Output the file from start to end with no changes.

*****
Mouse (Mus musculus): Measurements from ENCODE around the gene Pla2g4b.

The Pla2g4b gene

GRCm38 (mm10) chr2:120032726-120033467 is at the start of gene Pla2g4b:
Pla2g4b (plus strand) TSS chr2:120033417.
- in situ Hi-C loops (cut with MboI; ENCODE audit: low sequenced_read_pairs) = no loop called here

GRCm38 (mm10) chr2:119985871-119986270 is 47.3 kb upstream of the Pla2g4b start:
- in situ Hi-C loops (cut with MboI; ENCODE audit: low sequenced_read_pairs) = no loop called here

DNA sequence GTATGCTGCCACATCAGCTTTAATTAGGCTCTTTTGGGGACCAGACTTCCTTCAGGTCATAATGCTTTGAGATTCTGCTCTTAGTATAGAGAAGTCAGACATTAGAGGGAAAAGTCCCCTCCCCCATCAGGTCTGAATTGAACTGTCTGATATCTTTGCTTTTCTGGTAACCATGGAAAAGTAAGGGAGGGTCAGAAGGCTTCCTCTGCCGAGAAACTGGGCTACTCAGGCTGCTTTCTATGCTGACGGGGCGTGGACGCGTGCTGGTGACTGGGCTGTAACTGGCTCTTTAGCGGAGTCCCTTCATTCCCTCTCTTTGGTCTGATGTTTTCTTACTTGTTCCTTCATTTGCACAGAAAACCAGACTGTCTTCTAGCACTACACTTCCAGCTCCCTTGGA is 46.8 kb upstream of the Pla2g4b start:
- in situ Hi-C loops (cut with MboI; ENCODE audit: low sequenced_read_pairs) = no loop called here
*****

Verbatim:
Mouse (Mus musculus): Measurements from ENCODE around the gene Pla2g4b.

The Pla2g4b gene

GRCm38 (mm10) chr2:120032726-120033467 is at the start of gene Pla2g4b:
Pla2g4b (plus strand) TSS chr2:120033417.
- in situ Hi-C loops (cut with MboI; ENCODE audit: low sequenced_read_pairs) = no loop called here

GRCm38 (mm10) chr2:119985871-119986270 is 47.3 kb upstream of the Pla2g4b start:
- in situ Hi-C loops (cut with MboI; ENCODE audit: low sequenced_read_pairs) = no loop called here

DNA sequence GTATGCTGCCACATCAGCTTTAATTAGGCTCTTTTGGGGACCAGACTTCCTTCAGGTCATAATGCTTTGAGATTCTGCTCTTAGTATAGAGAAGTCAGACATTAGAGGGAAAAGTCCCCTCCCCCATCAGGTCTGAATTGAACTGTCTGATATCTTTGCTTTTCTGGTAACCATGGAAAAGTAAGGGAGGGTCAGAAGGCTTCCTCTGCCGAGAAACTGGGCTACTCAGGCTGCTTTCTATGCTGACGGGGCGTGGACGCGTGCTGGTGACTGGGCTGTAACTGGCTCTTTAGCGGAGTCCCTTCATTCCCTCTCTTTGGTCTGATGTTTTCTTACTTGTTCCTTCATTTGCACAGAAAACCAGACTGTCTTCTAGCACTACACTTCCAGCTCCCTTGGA is 46.8 kb upstream of the Pla2g4b start:
- in situ Hi-C loops (cut with MboI; ENCODE audit: low sequenced_read_pairs) = no loop called here